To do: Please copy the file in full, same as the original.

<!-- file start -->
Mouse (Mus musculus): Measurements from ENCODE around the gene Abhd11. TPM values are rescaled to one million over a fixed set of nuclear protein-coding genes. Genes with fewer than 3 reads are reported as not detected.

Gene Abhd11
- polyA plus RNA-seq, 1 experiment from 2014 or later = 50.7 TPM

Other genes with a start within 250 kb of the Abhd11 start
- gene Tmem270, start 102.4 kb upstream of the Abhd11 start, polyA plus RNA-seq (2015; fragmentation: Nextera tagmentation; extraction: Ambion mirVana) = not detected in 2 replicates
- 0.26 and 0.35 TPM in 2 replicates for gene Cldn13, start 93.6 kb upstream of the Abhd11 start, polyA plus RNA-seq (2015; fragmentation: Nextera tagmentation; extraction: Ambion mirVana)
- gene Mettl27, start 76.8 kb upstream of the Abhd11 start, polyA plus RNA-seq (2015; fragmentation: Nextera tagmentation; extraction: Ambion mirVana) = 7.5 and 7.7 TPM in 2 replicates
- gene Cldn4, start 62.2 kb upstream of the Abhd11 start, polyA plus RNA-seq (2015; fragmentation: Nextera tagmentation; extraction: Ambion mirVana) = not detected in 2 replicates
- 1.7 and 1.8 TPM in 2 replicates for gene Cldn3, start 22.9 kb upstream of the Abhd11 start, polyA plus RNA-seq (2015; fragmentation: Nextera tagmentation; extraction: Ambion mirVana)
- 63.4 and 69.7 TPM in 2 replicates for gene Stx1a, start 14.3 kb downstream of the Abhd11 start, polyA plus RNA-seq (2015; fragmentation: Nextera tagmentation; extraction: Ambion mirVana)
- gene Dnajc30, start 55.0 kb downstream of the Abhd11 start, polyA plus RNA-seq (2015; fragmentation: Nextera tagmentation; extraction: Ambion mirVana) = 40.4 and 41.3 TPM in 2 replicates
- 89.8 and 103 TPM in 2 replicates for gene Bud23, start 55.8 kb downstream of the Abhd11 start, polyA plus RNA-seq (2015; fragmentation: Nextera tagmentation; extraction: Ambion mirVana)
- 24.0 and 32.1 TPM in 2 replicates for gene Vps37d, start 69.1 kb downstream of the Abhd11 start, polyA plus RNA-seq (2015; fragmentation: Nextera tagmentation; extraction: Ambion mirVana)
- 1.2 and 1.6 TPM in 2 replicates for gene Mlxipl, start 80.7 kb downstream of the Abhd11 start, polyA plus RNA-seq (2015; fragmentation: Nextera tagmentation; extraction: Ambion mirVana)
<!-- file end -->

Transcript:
Mouse (Mus musculus): Measurements from ENCODE around the gene Abhd11. TPM values are rescaled to one million over a fixed set of nuclear protein-coding genes. Genes with fewer than 3 reads are reported as not detected.

Gene Abhd11
- polyA plus RNA-seq, 1 experiment from 2014 or later = 50.7 TPM

Other genes with a start within 250 kb of the Abhd11 start
- gene Tmem270, start 102.4 kb upstream of the Abhd11 start, polyA plus RNA-seq (2015; fragmentation: Nextera tagmentation; extraction: Ambion mirVana) = not detected in 2 replicates
- 0.26 and 0.35 TPM in 2 replicates for gene Cldn13, start 93.6 kb upstream of the Abhd11 start, polyA plus RNA-seq (2015; fragmentation: Nextera tagmentation; extraction: Ambion mirVana)
- gene Mettl27, start 76.8 kb upstream of the Abhd11 start, polyA plus RNA-seq (2015; fragmentation: Nextera tagmentation; extraction: Ambion mirVana) = 7.5 and 7.7 TPM in 2 replicates
- gene Cldn4, start 62.2 kb upstream of the Abhd11 start, polyA plus RNA-seq (2015; fragmentation: Nextera tagmentation; extraction: Ambion mirVana) = not detected in 2 replicates
- 1.7 and 1.8 TPM in 2 replicates for gene Cldn3, start 22.9 kb upstream of the Abhd11 start, polyA plus RNA-seq (2015; fragmentation: Nextera tagmentation; extraction: Ambion mirVana)
- 63.4 and 69.7 TPM in 2 replicates for gene Stx1a, start 14.3 kb downstream of the Abhd11 start, polyA plus RNA-seq (2015; fragmentation: Nextera tagmentation; extraction: Ambion mirVana)
- gene Dnajc30, start 55.0 kb downstream of the Abhd11 start, polyA plus RNA-seq (2015; fragmentation: Nextera tagmentation; extraction: Ambion mirVana) = 40.4 and 41.3 TPM in 2 replicates
- 89.8 and 103 TPM in 2 replicates for gene Bud23, start 55.8 kb downstream of the Abhd11 start, polyA plus RNA-seq (2015; fragmentation: Nextera tagmentation; extraction: Ambion mirVana)
- 24.0 and 32.1 TPM in 2 replicates for gene Vps37d, start 69.1 kb downstream of the Abhd11 start, polyA plus RNA-seq (2015; fragmentation: Nextera tagmentation; extraction: Ambion mirVana)
- 1.2 and 1.6 TPM in 2 replicates for gene Mlxipl, start 80.7 kb downstream of the Abhd11 start, polyA plus RNA-seq (2015; fragmentation: Nextera tagmentation; extraction: Ambion mirVana)